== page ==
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HeatherG

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From Parrots: the science of sleep (Chewy.com):

“When I’m dealing with a behavioral problem, I’m going to bring out all the big guns — nutrition, sleep, etc.,” Athan said. “I think the sleep issues is way overblown… I’m more likely to manipulate diet and rainfall.”

I think Athan is mistaking influence of photoperiod with “sleep quality” but she points out that she uses other methods to alter behavior. My question is if your cockatiel “humping” his food bowls is a behavior problem and “worth” modifying. I mean, he’s not going to go blind or get hairy feet. Maybe it’s just not worth worrying about.
 
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Rico_Tiel

Rico_Tiel

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It’s impossible to disable hormones. There is as yet, no safe way to neuter a parrot. He’s a complete boy and so has his hormones. They are triggered by daylight & an abundance of good food for breeding. Showing he is fit and strong & food for the babies. So reducing light & high calorific/sugar foods is the only way to help reduce it.. but you will not be able to disable it completely. Sounds like your boy is feeling very happy, strong and virile. Instead of using a deep bowl, you could use a flat saucer type of dish on a raised platform instead.
I never covered my tiels either, in the evening we did watch tv in the dark !
I believe I found the issue! the headlights outside were disturbing his sleep! and there was a lot of light outside due to some drunk kids crashing their car, cops being called, a firetruck with bright lights, a tow truck, etc. a few days ago and it was the day he violated his food dish. I've covered the back of his cage and swapped his bowl out for a smaller, shallower bowl. so far, he's doing alright.
 
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Rico_Tiel

Rico_Tiel

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From Parrots: the science of sleep (Chewy.com):

“When I’m dealing with a behavioral problem, I’m going to bring out all the big guns — nutrition, sleep, etc.,” Athan said. “I think the sleep issues is way overblown… I’m more likely to manipulate diet and rainfall.”

I think Athan is mistaking influence of photoperiod with “sleep quality” but she points out that she uses other methods to alter behavior. My question is if your cockatiel “humping” his food bowls is a behavior problem and “worth” modifying. I mean, he’s not going to go blind or get hairy feet. Maybe it’s just not worth worrying about.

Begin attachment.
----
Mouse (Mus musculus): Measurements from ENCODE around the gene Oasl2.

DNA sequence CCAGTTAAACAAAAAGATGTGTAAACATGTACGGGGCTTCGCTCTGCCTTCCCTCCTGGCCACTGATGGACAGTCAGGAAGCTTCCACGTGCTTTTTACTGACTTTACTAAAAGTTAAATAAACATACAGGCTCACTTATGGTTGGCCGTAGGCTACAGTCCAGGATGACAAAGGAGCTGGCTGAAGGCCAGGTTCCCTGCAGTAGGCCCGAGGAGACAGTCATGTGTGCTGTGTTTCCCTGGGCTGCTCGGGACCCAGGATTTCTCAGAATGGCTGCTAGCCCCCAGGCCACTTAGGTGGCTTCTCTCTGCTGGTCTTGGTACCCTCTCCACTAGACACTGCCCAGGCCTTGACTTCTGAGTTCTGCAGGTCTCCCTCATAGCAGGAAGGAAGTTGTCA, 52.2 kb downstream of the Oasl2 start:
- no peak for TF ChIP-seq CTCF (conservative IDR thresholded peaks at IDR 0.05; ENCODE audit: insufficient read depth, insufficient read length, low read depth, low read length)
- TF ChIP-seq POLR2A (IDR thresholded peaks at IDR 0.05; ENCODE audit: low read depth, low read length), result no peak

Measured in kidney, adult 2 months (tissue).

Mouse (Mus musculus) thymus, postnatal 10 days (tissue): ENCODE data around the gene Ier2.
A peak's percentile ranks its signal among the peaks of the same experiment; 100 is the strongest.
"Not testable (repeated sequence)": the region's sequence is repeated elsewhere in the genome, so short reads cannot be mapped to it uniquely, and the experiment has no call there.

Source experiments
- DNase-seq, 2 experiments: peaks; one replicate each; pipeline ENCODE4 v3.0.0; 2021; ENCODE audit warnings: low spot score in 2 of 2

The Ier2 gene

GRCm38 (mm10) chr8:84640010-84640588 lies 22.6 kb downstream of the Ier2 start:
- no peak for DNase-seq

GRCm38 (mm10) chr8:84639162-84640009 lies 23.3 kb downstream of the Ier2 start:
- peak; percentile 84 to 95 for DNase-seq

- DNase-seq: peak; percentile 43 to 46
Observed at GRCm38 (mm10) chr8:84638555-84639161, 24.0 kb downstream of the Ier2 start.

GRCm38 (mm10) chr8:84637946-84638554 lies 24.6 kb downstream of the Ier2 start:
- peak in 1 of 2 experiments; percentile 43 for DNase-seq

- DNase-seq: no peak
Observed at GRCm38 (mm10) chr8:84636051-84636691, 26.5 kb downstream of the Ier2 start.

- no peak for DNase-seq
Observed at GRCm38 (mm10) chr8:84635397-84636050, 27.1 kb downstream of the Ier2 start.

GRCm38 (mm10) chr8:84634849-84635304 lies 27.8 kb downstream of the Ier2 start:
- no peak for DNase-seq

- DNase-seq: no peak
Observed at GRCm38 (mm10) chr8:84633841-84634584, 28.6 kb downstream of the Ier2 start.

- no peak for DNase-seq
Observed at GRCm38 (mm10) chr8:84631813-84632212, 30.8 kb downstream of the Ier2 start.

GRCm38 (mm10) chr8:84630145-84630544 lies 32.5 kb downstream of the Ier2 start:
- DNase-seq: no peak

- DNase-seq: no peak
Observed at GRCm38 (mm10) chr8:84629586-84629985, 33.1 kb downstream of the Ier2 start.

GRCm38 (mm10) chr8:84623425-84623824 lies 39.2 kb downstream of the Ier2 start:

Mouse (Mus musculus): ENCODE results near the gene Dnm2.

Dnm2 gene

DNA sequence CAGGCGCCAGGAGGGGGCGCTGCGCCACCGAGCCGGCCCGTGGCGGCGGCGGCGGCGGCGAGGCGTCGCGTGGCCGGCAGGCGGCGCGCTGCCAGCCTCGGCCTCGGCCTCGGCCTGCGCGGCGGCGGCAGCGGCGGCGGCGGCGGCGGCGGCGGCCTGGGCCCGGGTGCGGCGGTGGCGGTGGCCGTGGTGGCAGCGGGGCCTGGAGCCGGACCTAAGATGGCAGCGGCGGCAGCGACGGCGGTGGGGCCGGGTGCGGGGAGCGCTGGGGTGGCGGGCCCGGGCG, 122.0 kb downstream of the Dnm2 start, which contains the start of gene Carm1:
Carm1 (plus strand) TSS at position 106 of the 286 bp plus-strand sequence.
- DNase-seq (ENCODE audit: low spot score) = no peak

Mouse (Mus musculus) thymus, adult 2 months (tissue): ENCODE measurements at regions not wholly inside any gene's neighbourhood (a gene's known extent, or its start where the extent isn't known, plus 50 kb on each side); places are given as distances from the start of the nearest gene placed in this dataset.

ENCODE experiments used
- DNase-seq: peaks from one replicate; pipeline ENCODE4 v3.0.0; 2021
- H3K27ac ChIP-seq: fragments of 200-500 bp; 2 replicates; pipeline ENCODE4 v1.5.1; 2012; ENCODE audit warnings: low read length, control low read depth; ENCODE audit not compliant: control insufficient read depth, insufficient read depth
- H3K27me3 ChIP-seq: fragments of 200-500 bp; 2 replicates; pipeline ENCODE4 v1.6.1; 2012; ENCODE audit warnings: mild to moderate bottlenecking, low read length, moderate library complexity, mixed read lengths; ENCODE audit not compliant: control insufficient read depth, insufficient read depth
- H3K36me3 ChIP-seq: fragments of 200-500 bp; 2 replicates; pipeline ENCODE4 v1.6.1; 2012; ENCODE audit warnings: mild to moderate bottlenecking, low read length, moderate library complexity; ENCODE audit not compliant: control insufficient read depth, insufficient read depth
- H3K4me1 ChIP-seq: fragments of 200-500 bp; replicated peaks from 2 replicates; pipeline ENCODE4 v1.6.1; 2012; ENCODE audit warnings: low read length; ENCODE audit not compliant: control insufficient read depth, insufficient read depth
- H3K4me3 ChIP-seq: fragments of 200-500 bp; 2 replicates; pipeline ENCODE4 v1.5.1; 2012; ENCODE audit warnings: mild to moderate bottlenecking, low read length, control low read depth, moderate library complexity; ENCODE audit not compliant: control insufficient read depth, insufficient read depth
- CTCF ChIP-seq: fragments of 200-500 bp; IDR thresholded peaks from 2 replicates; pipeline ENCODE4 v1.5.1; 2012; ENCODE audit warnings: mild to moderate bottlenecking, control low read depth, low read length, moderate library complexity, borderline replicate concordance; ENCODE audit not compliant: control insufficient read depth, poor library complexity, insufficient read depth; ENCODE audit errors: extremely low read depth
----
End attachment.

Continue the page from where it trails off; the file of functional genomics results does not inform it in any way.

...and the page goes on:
perhaps... idk, i suppose it could happen in the wild but idk, I've always heard it should be discouraged.
 

Oopsadaysey

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In a tiel's natural environment, it is never truly dark, even in the dark sky reserves, as the stars and a bright moon can be like daylight. I went through a period of night frights with the girl but I solved that by taking her to my room, light cover and left the cage door open. She could fly out if she really got a fright. Eventually she seemed to outgrow them, I think it was a combination of owls and other night predators being active and she could hear them.
Now she is in the lounge room, heavier cover but with an amber led night light on so not completely dark.
We have had to forcefully stop her humping our hands. She has laid 6 eggs over the years, 3 when we were in Europe and then the last 3 were 2 years ago, no matter what we did, she kept laying including one off my knee and onto the floor.
The complete dark may work with a male but in my experience with other bird breeds no. You may have to just let nature take it's course and hopefully he will stop.
We had a Fischer's african peachface that humped everything that it could grab hold of, we couldn't break him of the habit, and his mate just used to attack him if he got too close and she wasn't in the mood which was normal for her.
 

KingTiel

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It’s not an easy behavior to keep from happening.

Because your bird is male you don’t need to worry about egg bind or anything.
It’s not going to make him go blind or anything.
I would say just roll with it.

This was gold